For Love: A film of Indigenous resilience

Mary Teegee’s film explores a breaking of the imposed colonial linearity

Mary Teegee’s breathtaking documentary For Love delves into the issues that Indigenous folks across Canada/Turtle Island deal with, through the constant erasure of their culture, language, and ways of knowing. 

The documentary was released on Netflix on Sept. 21. 

The film’s introduction announces a harrowing tale. Somber music sustains the presenters’ voices while installing a sentiment of discomfort among viewers. 

The only people who have a voice in the introductory scenes are white politicians, while the Indigenous children filmed in later scenes are voiceless.

The clips are soon replaced by numbers and statistics, hoping to give a factual understanding of different issues within Indigenous communities.

Though this film’s purpose is to expose truths about Indigenous healing and resurgence, the opening scenes support a colonial mindset. 

They discuss themes such as child overrepresentation in the health system, deep poverty, and rates of suicide, rather than concentrating on representing Indigenous ways of knowing. 

While English dominates the first 20 minutes, it is refreshing to finally hear some Micmac.

The trailer to this film paints a picture of different cultural practices, such as throat singing or language revitalization programs, yet the beginning of the documentary frames a colonial perspective in the imagery that then follows.

Images of throat singing, for instance, would have been more powerful as stand-alone pictures, not as objects of what could have been if the colonial agenda had not produced such high erasure. 

“The numbers speak for themselves,” says narrator Shania Twain. These words only serve to further silence the broader political settler context regarding high mortality rates, poverty, and suicide within Indigenous communities across Canada/Turtle Island.

Twain offers a historical context to the colonial project on “the Indian problem.” A series of interviews are intertwined with stunning imagery of Kahnawake, Whitefish Lake, Attawapiskat, Nisichawayasihk, and Puyallup, which demonstrate the beauty of nature and our need to conserve it.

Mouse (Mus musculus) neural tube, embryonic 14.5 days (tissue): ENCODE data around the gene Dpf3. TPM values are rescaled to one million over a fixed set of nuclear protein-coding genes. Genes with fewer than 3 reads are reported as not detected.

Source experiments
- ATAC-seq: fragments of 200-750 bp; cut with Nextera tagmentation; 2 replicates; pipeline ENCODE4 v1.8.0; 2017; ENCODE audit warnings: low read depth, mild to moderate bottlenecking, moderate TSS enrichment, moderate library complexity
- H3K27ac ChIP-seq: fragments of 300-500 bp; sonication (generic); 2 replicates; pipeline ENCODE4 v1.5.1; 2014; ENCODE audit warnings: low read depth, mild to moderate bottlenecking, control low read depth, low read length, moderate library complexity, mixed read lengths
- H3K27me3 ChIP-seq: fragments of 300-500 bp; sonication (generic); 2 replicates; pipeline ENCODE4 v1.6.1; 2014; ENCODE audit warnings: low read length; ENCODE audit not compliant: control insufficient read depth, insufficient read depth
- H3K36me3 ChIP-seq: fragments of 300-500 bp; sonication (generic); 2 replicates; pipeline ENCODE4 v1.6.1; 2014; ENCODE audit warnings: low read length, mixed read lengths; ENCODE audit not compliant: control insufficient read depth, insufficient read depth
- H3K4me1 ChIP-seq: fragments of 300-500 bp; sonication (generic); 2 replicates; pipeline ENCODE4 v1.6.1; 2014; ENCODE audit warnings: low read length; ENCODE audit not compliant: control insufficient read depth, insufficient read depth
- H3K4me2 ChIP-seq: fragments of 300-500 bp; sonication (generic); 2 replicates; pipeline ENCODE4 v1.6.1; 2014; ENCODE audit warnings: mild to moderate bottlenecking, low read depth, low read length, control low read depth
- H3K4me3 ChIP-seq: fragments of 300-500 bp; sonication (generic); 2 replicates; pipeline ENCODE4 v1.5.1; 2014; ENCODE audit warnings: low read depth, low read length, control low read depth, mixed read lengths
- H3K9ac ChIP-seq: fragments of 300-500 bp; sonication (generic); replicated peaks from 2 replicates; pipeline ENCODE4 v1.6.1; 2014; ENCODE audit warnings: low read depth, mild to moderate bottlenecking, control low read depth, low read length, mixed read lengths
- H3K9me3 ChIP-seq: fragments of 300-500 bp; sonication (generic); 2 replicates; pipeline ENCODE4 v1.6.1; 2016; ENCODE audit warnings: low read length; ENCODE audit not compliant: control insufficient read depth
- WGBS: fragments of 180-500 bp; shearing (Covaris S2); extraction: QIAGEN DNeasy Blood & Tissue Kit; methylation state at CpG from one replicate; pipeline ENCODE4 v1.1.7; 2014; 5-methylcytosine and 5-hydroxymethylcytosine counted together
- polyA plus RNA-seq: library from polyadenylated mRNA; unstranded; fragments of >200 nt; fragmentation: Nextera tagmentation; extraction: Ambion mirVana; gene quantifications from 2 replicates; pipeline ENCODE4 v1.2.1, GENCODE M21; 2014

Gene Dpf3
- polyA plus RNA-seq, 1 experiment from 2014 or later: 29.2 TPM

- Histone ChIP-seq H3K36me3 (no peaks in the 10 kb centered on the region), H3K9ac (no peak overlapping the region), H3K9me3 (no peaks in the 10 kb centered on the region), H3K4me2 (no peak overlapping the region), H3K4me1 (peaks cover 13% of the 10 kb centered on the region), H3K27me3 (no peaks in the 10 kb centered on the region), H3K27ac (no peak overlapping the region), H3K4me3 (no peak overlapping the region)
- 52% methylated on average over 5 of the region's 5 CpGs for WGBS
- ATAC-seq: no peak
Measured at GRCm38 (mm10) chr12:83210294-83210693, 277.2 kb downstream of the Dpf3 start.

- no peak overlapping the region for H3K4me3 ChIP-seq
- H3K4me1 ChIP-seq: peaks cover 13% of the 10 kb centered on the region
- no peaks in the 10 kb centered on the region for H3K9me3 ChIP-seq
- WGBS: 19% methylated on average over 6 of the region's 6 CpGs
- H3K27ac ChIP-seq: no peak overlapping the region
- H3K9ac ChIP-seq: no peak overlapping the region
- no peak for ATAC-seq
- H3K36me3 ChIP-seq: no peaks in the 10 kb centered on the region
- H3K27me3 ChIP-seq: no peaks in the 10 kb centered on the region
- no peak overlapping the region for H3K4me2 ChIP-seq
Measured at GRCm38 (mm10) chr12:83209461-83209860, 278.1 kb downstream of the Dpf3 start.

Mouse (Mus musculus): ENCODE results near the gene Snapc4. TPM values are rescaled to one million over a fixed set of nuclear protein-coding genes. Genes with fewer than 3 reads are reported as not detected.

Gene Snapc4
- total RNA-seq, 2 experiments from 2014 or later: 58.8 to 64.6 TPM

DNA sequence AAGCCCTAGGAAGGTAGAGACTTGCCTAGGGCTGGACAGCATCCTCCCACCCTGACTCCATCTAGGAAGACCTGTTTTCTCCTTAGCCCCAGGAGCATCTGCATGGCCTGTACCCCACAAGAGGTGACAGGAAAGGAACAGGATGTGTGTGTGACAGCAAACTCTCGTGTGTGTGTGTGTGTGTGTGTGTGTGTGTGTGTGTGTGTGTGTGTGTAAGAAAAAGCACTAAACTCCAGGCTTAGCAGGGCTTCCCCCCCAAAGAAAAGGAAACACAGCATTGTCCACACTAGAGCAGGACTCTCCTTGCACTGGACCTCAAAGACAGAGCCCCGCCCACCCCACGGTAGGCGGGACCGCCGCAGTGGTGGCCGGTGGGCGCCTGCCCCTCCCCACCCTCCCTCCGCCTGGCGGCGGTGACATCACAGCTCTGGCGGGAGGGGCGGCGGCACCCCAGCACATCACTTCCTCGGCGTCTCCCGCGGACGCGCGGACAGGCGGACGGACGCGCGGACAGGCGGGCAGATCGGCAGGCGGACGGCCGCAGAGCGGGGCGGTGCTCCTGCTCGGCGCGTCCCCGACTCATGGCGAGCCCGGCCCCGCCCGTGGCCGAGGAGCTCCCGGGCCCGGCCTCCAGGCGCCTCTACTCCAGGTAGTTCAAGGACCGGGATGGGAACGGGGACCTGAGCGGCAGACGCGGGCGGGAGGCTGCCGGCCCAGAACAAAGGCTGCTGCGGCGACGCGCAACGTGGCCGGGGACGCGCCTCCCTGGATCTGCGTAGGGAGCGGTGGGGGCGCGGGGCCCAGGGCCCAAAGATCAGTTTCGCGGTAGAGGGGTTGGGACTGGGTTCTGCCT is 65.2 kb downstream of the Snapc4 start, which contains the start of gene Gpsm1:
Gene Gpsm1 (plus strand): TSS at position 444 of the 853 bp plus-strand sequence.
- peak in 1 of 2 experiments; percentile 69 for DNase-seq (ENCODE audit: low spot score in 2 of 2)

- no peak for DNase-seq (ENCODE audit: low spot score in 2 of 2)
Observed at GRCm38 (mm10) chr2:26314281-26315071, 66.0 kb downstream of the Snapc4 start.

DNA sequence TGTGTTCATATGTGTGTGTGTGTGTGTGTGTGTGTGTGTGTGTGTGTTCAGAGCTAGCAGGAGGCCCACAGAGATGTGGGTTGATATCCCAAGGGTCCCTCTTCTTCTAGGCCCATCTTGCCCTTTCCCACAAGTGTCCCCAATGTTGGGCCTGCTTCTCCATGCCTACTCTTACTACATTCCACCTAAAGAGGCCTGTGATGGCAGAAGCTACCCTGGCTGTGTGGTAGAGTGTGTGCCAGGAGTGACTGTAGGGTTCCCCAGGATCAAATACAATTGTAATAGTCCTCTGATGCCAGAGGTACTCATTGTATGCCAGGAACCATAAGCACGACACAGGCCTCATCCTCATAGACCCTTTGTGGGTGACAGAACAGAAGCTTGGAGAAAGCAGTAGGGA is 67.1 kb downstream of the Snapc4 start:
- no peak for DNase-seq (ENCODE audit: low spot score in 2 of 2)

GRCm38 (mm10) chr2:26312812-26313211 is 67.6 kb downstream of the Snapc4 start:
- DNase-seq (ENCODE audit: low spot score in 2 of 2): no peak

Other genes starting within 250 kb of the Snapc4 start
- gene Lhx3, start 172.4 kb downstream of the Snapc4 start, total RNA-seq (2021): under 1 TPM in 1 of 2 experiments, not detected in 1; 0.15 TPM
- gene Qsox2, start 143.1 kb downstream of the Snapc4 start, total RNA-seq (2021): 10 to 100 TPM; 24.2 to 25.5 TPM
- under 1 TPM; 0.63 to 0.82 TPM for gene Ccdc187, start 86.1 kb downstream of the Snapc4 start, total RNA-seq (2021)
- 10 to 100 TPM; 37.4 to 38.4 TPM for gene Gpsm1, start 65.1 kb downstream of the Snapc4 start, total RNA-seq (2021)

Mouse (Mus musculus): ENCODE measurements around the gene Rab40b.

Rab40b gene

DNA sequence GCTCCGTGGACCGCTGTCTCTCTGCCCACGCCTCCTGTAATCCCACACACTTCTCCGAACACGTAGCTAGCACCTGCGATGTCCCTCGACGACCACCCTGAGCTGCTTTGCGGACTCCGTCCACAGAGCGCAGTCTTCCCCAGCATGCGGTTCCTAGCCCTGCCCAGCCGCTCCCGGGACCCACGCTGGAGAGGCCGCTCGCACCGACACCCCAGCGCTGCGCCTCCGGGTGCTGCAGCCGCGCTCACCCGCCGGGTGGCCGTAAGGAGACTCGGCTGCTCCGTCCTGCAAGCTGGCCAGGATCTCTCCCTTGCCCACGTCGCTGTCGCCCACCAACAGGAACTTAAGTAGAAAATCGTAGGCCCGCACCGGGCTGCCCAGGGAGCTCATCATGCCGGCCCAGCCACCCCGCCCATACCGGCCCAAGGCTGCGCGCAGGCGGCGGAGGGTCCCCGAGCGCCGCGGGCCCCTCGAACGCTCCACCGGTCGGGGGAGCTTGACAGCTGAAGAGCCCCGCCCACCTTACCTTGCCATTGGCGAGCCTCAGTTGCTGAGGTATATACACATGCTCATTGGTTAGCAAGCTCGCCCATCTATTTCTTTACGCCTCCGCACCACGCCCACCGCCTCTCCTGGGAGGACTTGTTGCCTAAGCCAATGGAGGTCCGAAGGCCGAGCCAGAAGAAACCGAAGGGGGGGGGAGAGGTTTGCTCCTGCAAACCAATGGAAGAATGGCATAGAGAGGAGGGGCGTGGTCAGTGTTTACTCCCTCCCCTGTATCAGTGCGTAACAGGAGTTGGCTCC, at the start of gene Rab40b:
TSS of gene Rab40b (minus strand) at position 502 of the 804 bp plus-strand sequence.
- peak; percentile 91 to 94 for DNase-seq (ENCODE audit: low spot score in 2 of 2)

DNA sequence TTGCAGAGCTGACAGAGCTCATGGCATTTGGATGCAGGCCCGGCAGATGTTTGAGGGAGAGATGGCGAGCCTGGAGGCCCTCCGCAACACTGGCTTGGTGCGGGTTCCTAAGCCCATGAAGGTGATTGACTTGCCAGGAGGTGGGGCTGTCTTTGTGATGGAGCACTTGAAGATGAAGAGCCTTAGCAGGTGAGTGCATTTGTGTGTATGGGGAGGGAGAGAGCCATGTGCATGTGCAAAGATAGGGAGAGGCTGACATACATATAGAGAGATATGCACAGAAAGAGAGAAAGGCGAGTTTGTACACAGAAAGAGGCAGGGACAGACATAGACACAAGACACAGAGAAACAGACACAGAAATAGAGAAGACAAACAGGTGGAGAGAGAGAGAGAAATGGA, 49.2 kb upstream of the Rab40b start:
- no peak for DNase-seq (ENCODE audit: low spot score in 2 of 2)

The images would often need trigger warnings, as academic parallels and uncontextualized sufferings are spoken about as if they were facts. Maps are shown with colonial names, such as Alberta or Quebec. Even on reserves, only the British names appear. 

Twain discusses an idiom that has entered the English language: 60 scoop, meaning “the practice of taking of Indigenous children from their families,” emphasizing the deeply-ingrained colonial roots present in the settlers’ language. 

The first 20 minutes of the film are misleading; they paint just another colonial picture, yet when the voices of the interviewees become centered and when the screen only leaves space for breathtaking imagery and Indigenous voices, the film starts to become unique and truly representative. 

It is only after this dehumanizing introduction that the documentary paints a vivid picture of Indigenous peoples. The sounds of canoes on water, wood chopping, and resistance music by Mathieu Carratier announce a documentary distancing itself from colonial understandings.

Themes of solidarity, cultural appreciation, healing, and medical knowledge are reflected in interviews, while clips of politicians offer a humorous twist. Though given attention at the beginning of the film, during the rest of it these clips serve to satirize white voices describing an “issue” settlers have produced themselves. 

There is a focus on sounds, which brings the film away from its grim context. Paddles on water, children’s laughter, and plates clinking at meals metaphorically demonstrate the resilience of Indigenous peoples. 

A mundane scene at the supermarket shines a light on the humanity of different Indigenous peoples. It strives to universalize experiences on the ground of basic needs, such as food. 

The film ends on a resistant note and shows the importance of conserving languages, and culture and centering the voices of the children in the process of resurgence. 

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